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Spanish Imperial Eagle: Wikis


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Spanish Imperial Eagle
Conservation status
Scientific classification
Kingdom: Animalia
Phylum: Chordata
Class: Aves
Order: Falconiformes (or Accipitriformes, q.v.)
Family: Accipitridae
Genus: Aquila
Species: A. adalberti
Binomial name
Aquila adalberti
C. L. Brehm, 1861

Aquila heliacea adalberti

The Spanish Imperial Eagle (also known as Iberian Imperial Eagle or Adalbert's Eagle) (Aquila adalberti) is closely related to the Eastern Imperial Eagle (Aquila heliaca). It occurs only in central and south-west Spain, Portugal and possibly northern Morocco. Formerly (Sangster et al., 2002), the Spanish Imperial Eagle was considered to be a subspecies of the Eastern Imperial Eagle, but is now widely recognised as a separate species due to differences in morphology (Cramp & Simmons, 1980), ecology (Meyburg, 1994), and molecular characteristics (Seibold et al., 1996; Padilla et al., 1999).

The Spanish Imperial Eagle is smaller, 2.5–3.5 kg (5.5–7.7 lbs) and 75–84 cm (30–33 in) in length, and darker than its eastern cousin, and is a resident species (A. heliaca migrates to the southeast during winter). It feeds mainly on rabbits, but can prey on many other animals, such as partridges, rodents, hares, pigeons, crows, ducks and even dogs. The species is classified as Vulnerable. Threats include loss of habitat, human encroachment, collisions with pylons, and illegal poisoning. There has also been a decline in the Spanish rabbit population, as a result of myxomatosis and other viral illnesses. The current population is estimated at less than 500.

In 2006 there were around 220 pairs reported in Spain and 2 in Portugal[1], and though numbers are showing signs of recovery, it is still an endangered species. A small population is preserved in Doñana National Park, Spain (descendants from only seven pairs in 1970: Schuhmacher, 1973) but its stronghold is the dehesa woodlands of central and south-west Spain.

In February 2009 one male of the extremely rare Portugal population was shot.[2]

The binomial commemorates Prince Adalbert of Bavaria.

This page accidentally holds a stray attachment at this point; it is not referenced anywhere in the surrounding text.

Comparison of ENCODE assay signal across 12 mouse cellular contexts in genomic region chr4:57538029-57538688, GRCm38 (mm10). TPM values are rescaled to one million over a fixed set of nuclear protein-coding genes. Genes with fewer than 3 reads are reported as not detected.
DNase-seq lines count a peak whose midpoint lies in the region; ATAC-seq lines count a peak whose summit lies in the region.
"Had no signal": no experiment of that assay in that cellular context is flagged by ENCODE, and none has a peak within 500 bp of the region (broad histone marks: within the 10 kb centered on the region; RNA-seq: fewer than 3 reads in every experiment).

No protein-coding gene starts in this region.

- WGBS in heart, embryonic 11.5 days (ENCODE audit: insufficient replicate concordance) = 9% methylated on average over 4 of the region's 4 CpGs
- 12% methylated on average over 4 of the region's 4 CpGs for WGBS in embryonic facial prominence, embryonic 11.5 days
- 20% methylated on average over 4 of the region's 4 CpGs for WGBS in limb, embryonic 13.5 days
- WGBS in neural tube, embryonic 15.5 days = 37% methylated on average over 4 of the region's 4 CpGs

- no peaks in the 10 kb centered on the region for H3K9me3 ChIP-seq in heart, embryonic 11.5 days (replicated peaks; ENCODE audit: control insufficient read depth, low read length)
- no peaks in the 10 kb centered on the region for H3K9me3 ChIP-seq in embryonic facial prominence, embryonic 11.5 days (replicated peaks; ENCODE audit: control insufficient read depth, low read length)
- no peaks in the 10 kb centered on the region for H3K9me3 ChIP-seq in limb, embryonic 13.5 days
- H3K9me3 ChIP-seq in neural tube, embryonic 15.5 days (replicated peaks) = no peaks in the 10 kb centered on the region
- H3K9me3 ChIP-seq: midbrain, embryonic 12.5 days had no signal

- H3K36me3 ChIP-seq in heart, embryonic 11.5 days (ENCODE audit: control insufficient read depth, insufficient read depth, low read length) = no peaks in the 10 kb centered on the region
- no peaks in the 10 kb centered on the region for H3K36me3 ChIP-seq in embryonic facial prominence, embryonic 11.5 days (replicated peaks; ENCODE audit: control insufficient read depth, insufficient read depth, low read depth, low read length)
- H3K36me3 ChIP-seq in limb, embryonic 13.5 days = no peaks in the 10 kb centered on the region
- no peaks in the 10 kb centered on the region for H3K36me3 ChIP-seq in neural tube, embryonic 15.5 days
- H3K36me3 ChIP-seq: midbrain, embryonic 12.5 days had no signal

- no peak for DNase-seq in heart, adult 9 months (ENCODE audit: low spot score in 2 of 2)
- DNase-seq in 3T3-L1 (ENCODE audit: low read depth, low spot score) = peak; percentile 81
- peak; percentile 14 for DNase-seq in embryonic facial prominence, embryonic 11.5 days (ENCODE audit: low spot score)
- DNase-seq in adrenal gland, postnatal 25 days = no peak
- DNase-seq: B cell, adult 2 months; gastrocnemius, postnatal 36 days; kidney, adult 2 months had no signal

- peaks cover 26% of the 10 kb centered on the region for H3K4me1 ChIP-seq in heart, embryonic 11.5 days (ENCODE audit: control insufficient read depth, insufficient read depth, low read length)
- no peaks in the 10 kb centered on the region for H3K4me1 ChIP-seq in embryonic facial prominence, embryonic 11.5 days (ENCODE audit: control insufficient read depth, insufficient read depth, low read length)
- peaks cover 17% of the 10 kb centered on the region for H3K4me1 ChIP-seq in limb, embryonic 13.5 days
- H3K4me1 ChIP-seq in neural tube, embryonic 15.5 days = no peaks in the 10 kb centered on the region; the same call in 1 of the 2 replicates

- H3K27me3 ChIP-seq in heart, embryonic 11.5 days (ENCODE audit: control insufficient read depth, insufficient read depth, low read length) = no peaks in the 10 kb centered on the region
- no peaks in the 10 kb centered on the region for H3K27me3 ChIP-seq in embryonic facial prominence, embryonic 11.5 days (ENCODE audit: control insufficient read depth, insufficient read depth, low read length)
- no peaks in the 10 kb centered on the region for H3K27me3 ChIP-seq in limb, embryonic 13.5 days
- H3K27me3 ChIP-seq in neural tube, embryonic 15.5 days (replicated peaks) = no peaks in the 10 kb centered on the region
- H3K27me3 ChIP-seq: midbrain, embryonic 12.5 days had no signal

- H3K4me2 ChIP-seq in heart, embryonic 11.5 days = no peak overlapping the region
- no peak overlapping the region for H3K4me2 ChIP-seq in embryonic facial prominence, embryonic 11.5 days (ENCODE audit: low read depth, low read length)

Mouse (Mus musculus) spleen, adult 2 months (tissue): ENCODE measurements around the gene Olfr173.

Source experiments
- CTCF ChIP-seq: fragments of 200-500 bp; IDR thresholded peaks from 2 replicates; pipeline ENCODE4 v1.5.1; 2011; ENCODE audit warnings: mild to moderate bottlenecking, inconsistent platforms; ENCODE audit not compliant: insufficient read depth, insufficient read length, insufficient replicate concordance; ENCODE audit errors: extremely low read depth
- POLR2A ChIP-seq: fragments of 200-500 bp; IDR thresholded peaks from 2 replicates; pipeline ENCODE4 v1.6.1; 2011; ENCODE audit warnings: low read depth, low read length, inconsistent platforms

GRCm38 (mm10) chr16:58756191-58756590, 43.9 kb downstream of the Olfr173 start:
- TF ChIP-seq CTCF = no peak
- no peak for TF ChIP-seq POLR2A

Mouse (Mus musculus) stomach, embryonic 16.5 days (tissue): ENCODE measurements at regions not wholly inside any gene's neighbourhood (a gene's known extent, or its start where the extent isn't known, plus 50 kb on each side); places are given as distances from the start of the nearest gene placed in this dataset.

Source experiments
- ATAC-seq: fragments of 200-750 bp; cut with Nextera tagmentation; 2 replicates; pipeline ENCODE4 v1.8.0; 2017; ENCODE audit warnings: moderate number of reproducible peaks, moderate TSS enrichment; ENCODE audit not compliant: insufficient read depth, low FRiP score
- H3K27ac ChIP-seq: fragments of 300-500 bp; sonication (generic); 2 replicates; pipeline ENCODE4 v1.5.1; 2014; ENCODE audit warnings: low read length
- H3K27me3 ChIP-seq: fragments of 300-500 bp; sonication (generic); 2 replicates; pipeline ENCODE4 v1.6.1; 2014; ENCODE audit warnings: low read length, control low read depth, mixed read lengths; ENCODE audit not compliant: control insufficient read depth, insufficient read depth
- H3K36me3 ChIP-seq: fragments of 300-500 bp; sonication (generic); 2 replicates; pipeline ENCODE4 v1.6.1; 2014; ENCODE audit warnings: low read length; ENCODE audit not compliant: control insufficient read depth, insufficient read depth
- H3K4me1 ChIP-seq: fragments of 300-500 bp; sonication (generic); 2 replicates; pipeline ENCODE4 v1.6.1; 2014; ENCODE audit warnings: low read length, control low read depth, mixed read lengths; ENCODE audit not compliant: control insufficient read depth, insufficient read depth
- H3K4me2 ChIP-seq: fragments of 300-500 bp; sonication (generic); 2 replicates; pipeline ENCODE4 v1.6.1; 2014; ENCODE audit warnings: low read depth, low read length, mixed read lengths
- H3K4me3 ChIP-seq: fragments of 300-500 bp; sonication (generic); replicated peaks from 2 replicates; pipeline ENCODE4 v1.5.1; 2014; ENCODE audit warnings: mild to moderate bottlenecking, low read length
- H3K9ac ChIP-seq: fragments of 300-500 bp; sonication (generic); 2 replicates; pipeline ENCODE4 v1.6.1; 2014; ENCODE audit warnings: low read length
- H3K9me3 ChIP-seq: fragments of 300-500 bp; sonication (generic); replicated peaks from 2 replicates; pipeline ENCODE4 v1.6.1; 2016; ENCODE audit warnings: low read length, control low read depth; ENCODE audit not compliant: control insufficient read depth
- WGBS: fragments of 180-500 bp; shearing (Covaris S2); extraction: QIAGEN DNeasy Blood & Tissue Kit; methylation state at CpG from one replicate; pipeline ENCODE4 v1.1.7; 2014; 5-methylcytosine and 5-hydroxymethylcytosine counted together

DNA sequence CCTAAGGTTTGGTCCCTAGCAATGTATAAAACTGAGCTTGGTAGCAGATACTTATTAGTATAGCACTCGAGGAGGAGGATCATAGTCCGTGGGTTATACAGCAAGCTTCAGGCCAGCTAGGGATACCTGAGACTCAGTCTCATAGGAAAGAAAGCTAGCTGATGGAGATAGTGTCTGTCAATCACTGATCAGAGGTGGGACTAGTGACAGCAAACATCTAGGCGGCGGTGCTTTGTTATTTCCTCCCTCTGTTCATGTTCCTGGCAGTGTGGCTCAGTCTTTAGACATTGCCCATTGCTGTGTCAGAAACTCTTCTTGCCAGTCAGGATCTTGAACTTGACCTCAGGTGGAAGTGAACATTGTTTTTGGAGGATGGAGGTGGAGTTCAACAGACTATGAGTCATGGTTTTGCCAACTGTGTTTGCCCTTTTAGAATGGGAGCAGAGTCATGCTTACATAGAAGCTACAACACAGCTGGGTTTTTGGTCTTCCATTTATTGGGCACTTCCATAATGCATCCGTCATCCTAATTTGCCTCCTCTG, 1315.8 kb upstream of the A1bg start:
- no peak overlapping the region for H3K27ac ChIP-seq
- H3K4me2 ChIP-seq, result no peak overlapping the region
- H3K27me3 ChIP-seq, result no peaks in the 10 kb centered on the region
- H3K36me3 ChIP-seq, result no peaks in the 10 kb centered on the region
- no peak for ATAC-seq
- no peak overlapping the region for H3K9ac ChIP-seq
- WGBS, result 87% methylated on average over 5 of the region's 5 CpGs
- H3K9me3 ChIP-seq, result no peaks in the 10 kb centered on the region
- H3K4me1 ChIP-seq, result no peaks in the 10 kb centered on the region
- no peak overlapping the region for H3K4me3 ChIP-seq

• Cramp, S. & Simmons, K. E. L. (1980) Birds of the Western Palearctic, Vol. 2. Oxford University Press, Oxford.
  • Ferguson-Lees, James & Christie, David A. (2001): Raptors of the World. Houghton Mifflin, Boston. ISBN 0-618-12762-3
  • Ferrer, Miguel (2001): The Spanish Imperial Eagle. Lynx Edicions, Barcelona. ISBN 84-87334-34-2
  • Meyburg, B. U. (1994): [210 & 211: Imperial Eagles]. In: del Hoyo, Josep; Elliott, Andrew & Sargatal, Jordi (editors): Handbook of Birds of the World, Volume 2: New World Vultures to Guineafowl: 194-195, plate 20. Lynx Edicions, Barcelona. ISBN 84-87334-15-6
  • Padilla, J. A.; Martinez-Trancón, M.; Rabasco, A. & Fernández-García, J. L. (1999): The karyotype of the Iberian imperial eagle (Aquila adalberti) analyzed by classical and DNA replication banding. Cytogenetics and Cell Genetics 84: 61–66. doi:10.1159/000015216 (HTML abstract)
  • Schuhmacher, Eugen (1973): Europe's Paradises
  • Seibold, I.; Helbig, A. J.; Meyburg, B. U.; Negro, J. J. & Wink, M. (1996): Genetic differentiation and molecular phylogeny of European Aquila eagles (Aves: Falconiformes) according to cytochrome-b nucleotide sequences. In: Meyburg, B. U. & Chancellor, R. D. (eds): Eagle Studies: 1–15. Berlin: World Working Group on Birds of Prey.


  1. ^ Un plan para las 220 parejas de águila imperial. EFE/El Mundo, 2006-SEP-27. Retrieved2006-OCT-17.
  2. ^ Encontrado morto o macho do único casal de águia-imperial que nidificou no país (Portuguese)

External links



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